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Collecting data is not necessarily every teacher’s cup of tea, but in today’s teaching climate, it’s definitely a necessity. After all, good data can provide important information to teachers and students and go a long way toward improving teaching and learning. And if keeping track of all the streams of data coming your way is not exactly your strong suit, here are a few hacks we found to make the process easier and maybe just a little bit more fun.
1. Teacher Binder for Student Data
In the world of data collection, this binder is going to be your best friend. Think of it as command central for all things numerical. This version has sections dedicated to parent communication, behavior and assessment data—all brilliantly organized and easy to set up for even the most organizationally challenged.
SOURCE: First Grade Smiles
2. Data Tracking Sheets for Your Binder
In addition to the documents included above, you can add these documents to your fabulous binder as well.
SOURCE: Brandy Shoemaker
3. Color-Coded Data Clipboards
If you teach special sections or small-group classes, you can keep each student’s data conveniently attached to a clipboard—color coded so there’s no need to rifle through to make sure you’ve got the right one—hung on a pegboard. These are quick and easy to grab so you can take notes when meeting with individual students.
SOURCE: Teaching Special Thinkers
4. Storage Crates
Often you want to hold on to papers after you record the numbers. Rather than keeping copies of assessments in your teacher binder, making it bulky and overstuffed, this crate system is a great way to keep track of work samples and other portfolio items.
SOURCE: First Grade Smiles
5. Labeled Bins
If your school requires weekly data reports, you can store them here for easy access. Each student can collect his or her report to take home on the assigned day.
Also, if your students use their own folders to track data, this is a handy storage place. Kids can access their folders when they are needed, but there’s no chance of them getting crumpled into their desks or being lost.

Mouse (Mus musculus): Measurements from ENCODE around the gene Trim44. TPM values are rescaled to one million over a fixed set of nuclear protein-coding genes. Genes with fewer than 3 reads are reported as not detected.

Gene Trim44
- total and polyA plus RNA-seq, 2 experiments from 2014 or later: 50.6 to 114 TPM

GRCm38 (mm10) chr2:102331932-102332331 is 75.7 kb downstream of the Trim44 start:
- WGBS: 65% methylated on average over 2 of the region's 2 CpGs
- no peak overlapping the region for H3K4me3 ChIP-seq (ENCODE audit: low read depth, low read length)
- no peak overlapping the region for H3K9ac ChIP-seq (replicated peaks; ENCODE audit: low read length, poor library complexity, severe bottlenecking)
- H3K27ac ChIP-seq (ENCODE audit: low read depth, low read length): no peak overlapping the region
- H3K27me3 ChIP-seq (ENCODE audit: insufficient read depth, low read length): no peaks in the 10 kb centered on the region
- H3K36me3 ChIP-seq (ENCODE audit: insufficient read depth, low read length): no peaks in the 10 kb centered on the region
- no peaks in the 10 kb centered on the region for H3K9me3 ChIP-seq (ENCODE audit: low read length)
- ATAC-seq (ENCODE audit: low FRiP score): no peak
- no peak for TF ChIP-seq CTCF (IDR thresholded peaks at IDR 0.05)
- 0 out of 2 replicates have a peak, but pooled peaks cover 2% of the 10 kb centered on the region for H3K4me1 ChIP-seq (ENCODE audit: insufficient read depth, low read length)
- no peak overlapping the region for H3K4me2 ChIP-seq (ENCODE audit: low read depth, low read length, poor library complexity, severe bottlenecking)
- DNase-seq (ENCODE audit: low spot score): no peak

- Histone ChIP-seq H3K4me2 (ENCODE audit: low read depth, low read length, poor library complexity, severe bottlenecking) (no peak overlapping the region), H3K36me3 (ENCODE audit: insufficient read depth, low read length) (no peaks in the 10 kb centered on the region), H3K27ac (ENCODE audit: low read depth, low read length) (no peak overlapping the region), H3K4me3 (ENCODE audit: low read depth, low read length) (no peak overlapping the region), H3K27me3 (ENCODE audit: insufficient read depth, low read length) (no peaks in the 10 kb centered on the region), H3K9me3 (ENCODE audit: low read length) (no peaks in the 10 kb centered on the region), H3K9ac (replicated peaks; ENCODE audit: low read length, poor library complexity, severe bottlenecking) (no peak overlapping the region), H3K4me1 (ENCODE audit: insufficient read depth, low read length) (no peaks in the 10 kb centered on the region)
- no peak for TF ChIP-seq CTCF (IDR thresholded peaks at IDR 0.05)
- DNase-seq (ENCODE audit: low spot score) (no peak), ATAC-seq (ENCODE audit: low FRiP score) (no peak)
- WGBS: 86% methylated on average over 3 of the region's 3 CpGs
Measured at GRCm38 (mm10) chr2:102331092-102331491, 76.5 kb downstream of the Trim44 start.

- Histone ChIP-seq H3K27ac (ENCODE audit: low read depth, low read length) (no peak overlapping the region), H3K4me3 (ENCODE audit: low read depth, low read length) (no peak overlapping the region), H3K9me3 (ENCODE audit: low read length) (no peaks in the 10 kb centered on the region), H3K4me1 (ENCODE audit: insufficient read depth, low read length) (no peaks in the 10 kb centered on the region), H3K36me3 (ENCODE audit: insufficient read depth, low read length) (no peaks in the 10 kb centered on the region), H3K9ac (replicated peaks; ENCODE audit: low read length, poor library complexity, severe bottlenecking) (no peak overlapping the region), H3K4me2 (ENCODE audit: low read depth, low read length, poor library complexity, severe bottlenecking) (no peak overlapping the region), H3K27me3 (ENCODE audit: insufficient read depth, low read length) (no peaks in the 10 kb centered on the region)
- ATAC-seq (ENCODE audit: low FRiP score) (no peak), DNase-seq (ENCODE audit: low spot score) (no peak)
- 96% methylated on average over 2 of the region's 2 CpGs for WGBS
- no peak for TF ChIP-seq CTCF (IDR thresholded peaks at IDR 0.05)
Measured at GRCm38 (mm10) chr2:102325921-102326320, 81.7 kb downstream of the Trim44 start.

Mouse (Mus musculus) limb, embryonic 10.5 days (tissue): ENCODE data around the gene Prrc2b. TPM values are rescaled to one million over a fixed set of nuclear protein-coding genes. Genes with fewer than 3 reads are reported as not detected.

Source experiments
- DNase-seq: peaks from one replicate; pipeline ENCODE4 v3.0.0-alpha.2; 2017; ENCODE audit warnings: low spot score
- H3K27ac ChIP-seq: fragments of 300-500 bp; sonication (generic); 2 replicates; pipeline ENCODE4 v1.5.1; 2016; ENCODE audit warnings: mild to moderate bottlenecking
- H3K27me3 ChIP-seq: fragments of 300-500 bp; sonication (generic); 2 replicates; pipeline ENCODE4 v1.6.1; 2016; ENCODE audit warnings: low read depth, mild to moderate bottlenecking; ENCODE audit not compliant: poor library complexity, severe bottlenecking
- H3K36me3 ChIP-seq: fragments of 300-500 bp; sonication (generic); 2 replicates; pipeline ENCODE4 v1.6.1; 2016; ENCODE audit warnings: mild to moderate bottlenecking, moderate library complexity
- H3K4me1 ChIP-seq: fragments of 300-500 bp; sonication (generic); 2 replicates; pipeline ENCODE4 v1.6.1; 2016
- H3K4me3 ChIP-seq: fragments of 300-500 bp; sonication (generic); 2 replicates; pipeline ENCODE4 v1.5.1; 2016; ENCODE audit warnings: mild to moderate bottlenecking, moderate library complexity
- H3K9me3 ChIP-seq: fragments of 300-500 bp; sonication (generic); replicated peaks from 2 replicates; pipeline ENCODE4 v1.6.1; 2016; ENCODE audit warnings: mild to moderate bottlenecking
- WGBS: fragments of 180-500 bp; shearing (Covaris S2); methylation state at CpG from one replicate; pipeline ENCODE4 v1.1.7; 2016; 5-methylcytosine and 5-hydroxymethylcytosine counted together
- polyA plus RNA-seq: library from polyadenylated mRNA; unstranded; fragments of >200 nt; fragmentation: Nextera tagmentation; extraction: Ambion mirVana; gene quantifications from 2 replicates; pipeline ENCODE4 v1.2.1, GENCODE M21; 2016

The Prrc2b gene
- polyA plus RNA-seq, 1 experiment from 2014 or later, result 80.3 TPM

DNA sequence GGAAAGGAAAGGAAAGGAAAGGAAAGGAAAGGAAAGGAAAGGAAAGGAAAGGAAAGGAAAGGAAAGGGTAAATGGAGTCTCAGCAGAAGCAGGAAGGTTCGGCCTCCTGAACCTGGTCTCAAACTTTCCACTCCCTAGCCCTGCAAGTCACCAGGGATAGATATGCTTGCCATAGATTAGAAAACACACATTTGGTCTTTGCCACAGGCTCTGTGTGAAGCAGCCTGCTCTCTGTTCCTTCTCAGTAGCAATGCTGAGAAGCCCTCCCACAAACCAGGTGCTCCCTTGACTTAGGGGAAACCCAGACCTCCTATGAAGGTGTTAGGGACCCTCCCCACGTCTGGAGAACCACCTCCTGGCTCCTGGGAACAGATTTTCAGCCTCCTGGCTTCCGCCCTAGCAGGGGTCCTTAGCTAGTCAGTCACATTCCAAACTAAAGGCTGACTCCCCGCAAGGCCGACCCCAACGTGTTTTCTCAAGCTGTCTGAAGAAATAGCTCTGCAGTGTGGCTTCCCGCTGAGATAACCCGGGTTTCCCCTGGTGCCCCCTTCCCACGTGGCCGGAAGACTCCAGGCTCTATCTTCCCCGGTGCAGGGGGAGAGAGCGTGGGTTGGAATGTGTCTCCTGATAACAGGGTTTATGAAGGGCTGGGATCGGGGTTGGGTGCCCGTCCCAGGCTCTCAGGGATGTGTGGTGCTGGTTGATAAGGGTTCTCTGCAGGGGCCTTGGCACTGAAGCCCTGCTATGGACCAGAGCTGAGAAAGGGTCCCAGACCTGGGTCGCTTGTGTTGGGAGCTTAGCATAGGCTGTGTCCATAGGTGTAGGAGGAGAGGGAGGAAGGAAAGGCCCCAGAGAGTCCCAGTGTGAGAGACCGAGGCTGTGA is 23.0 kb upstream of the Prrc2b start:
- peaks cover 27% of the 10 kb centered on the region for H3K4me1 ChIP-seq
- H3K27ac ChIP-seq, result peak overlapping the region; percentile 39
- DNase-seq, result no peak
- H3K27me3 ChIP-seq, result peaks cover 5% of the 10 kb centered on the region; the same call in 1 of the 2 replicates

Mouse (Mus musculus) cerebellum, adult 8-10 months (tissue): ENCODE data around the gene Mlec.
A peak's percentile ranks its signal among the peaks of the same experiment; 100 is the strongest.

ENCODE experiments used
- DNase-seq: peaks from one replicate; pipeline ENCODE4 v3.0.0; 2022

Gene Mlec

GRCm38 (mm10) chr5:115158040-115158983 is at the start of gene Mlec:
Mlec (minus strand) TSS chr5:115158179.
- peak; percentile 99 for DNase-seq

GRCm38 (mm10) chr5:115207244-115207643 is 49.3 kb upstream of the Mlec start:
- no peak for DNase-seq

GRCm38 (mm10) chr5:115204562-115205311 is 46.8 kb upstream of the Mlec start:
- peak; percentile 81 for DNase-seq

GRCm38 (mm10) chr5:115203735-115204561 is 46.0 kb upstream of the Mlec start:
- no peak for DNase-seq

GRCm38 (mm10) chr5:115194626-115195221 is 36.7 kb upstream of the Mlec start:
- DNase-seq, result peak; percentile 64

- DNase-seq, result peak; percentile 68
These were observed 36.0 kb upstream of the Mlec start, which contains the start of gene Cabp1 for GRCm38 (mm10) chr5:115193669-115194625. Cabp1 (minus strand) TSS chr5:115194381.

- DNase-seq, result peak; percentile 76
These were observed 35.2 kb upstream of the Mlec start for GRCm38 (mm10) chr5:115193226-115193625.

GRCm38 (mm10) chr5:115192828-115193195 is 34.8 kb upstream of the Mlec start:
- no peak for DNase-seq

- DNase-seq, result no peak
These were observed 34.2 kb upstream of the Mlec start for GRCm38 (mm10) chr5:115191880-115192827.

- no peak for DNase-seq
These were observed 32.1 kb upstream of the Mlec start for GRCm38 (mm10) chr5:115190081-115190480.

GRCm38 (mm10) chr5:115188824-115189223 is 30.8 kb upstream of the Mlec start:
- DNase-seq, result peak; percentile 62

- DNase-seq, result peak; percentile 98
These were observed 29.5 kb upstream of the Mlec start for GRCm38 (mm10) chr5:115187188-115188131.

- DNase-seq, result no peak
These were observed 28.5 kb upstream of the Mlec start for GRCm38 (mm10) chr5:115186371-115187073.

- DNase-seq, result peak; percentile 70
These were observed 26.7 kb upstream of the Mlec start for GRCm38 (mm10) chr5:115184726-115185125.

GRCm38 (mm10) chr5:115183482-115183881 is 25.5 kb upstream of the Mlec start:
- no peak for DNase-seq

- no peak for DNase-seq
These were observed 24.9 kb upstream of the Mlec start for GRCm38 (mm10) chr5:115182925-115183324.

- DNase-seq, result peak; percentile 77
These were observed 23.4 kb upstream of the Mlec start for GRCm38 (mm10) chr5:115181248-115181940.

6. Sticky-Note System
Be still our hearts: sticky notes! They’re right up there in the popularity ranks with ziplock bags for most teachers. This is hands-down the easiest, quickest way to keep track of anecdotal notes and informal observations.
SOURCE: The Organized Plan Book
7. Easy Bar Graph
Under the category “Work smarter, not harder,” this genius idea enlists your students’ help to record their individual data onto a strip of graph paper, which the teacher then pastes together inside a manila folder. Voilà! Instant data bar graph!
SOURCE: Tonya’s Treats for Teachers
8. Data Folders for Students
Keeping track of their own data (for certain types of assessments like spelling tests, math facts, reading fluency scores, etc.) gives students ownership of their work and progress and provides them an opportunity to work on their graphing skills to boot!
SOURCE: The Sharpened Pencil
9. More Data Tracking Sheets for Students
We like these sheets from blogger Bunting, Books, and Bright Ideas as well!
SOURCE: Bunting, Books, and Bright Ideas
10. Citizenship Binder
Another genius hack! A tracking system for student accountability—all collected by students as part of weekly jobs. Kids take responsibility for monitoring their own behavior, organization and homework. What a great tool for cultivating ownership of their own learning!
SOURCE: One Teacher’s Take
11. Data Walls: A Touchy Subject
There’s no doubt that publicly displaying student achievements on classroom data walls as a means of motivating students is a controversial subject. However, we found some adorable examples of data walls that might just do the trick. The key to these boards is that they are limited to a single skill setof foundational skills that mostly require memorization. Giving students permission to monitor their own progress makes it feel more like a game than a report card.
12. Flying High
Kids can add their own bow to the tail of each kite as they master the skills listed.
SOURCE: Creativity to the Core
13. Fact Family Flowers
Students get to decorate and attach their own butterflies to each fact family flower.
SOURCE: Blooming in First
14. Sight Word Gumball Machines
Each student gets to add a gumball to the gumball machine as they master each sight word.
SOURCE: Miss Peluso’s Kindergarten
15. Letter/Sound Correspondence
Early learners can add a banana with their name on it to each cluster as they master the individual letter sounds.
SOURCE: Greater Boston DSAC Data
16. Scooping Up Sight Words
Kids can add their favorite scoop to each sight word ice-cream cone.
SOURCE: Growing Kinders
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